Its autumn in the Northern Hemisphere, and mother nature is doing her best to hold off winter in Colorado for as long as possible. Everywhere you look golds, yellows, oranges, bright reds and every shade in between adorn trees as they do their best to cling tightly to their leaves.
What does that mean for cyclists?
Base miles! Which includes the type of mileage where you plant yourself onto your saddle and pedal for as long as possible. The reason? To check out the changing colors of leaves, of course! AND build your aerobic engine, tap into your ability to use fat as an energy source and provide a solid foundation to build the rest of your season from.
If you’re performance minded, base season is quite a bit different than race season. You intentionally go slower in order to go faster later. Instead of 1.5-2 hour rides, you target more around the 5-6 hour range. The good news? That long time in the saddle requires some calories to fuel… and I recommend aiming for around 50-60g of carbs per hour to start.
It’s hard to pack that much food for a seriously long ride, not to mention training your gut to stomach that amount of fuel! But with practice, you can make it happen. Next thing you’ll know, 4 hours will seem like a recovery ride compared to the 8 hour session in the saddle.
Yes, you read that right. A full day’s work on the bike. All in preparation for some longer endurance based off-season events (like the upcoming 100 mile gravel ride SpiritWorld and our yearly tandem duet at Tour de Tucson).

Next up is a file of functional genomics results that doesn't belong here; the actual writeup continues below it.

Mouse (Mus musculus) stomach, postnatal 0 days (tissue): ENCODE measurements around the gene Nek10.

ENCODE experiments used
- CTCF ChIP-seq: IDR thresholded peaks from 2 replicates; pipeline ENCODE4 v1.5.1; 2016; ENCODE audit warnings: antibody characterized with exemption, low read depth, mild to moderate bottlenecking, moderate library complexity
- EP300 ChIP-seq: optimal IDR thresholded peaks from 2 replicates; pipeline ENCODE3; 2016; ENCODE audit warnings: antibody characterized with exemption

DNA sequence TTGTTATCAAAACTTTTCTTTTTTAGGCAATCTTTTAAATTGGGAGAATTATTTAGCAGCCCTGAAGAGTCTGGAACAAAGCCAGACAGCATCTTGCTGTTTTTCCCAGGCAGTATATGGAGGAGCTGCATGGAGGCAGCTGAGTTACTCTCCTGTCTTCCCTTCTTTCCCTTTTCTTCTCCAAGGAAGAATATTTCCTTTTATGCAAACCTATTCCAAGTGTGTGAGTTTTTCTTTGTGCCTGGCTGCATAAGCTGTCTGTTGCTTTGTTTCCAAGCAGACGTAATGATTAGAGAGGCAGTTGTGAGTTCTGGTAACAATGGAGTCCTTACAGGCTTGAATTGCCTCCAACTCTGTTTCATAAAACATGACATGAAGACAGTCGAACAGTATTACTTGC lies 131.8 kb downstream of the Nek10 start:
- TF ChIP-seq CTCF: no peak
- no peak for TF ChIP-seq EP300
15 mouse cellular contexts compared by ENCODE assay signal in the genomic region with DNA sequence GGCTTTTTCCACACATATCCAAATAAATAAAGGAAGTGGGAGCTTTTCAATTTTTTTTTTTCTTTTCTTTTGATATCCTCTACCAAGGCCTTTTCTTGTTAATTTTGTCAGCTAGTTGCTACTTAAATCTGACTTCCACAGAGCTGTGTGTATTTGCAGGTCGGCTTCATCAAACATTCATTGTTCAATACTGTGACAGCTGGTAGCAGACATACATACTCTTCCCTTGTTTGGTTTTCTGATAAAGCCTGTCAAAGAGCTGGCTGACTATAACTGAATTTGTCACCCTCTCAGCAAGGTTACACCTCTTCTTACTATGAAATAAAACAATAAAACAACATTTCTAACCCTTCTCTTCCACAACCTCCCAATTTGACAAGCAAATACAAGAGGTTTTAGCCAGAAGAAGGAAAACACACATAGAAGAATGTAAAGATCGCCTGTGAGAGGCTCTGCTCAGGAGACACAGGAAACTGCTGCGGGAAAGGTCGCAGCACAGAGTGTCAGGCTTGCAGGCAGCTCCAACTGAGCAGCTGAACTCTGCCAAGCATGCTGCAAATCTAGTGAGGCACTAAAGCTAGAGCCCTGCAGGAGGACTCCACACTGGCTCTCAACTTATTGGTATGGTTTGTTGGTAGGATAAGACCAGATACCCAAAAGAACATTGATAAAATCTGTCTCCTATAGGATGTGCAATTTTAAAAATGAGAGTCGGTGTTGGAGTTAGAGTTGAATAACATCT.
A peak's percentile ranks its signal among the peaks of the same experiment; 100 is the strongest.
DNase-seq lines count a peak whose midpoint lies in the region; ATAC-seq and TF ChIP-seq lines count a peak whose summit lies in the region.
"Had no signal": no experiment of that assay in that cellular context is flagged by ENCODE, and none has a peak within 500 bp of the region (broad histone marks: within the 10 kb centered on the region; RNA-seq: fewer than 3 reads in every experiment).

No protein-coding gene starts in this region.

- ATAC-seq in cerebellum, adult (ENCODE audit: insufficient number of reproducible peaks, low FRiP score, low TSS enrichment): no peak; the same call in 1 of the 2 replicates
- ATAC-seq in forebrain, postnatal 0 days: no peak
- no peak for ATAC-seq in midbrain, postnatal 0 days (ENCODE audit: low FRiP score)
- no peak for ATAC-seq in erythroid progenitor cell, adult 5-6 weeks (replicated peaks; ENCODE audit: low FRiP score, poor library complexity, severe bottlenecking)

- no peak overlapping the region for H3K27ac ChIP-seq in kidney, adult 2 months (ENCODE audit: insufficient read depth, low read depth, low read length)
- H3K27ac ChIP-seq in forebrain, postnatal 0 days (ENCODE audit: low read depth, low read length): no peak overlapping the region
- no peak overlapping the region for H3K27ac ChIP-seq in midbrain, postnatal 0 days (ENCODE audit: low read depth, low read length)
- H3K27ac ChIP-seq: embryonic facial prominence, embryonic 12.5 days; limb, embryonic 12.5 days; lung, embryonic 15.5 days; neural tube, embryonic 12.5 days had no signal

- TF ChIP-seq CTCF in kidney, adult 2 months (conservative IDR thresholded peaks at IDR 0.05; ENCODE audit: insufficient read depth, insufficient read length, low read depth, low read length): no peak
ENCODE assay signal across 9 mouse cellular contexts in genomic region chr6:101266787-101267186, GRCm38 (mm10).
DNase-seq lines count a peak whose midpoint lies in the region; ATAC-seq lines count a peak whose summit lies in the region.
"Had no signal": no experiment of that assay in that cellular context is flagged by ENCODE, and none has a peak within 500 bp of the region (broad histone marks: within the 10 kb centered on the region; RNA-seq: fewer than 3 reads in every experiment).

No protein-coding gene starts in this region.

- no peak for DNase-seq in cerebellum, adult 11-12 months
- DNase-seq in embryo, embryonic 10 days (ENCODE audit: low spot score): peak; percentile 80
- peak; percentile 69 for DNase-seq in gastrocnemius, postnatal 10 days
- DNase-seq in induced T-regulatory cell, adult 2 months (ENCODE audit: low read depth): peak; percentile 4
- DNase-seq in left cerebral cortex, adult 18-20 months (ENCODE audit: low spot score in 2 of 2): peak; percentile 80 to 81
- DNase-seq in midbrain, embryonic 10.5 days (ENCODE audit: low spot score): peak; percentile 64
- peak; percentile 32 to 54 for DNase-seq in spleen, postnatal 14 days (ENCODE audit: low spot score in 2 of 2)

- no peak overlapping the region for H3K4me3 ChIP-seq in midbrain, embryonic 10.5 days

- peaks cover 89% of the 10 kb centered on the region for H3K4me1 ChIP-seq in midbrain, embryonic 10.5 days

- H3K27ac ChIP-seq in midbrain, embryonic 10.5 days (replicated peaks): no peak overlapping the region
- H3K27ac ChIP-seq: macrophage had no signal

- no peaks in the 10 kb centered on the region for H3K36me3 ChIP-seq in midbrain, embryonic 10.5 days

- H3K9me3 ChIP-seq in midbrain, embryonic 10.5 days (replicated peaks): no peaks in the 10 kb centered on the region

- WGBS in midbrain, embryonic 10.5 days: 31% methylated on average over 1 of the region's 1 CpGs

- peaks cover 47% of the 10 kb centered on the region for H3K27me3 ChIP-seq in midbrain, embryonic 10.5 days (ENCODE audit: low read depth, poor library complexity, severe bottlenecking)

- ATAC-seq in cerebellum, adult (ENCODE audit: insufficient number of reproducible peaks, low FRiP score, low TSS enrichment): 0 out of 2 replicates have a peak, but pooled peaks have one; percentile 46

However, the kind of saddle time is pretty hard on the body. Not from an exertion standpoint – I could ride all day in that low endurance zone. No, no. I’m talking about a muscular aspect. And more specifically my feet. They scream at the end of the ride, yearning to be out of my shoes. Something about being locked into a stiff shoe for hours at a time, with little room for stretching my toes out can drive me crazy.
I know I’m not the only one. Lachlan Morton ditched his fancy cycling shoes for his Birkenstocks at one point this past summer when he road the Tour de France route ahead of the Tour.
The day after a long 6.5 hour ride, my feet were still cranky. My arches felt stiff and tight, my toes would barely move individually. So I asked my Pilates guru and teacher, Whitney Shea if we could just focus on my feet during our recent Pilates session.
We used a foot corrector and did a series of exercises to lengthen and stretch my feet, then used a toe gizmo to open space between my big and middle toes, getting those little piggies to start wiggling!
We topped it off with some foot work on the reformer and included some long spine jack knife moves (if you know, you know) and viola! Feet are happy, body is recovered and I’m ready for another LONG ride.
If you’re curious about how to get your body to handle long miles, shoot me a message and I’d love to help you figure things out! Pilates really can help every body!
Happy pedaling and tailwinds.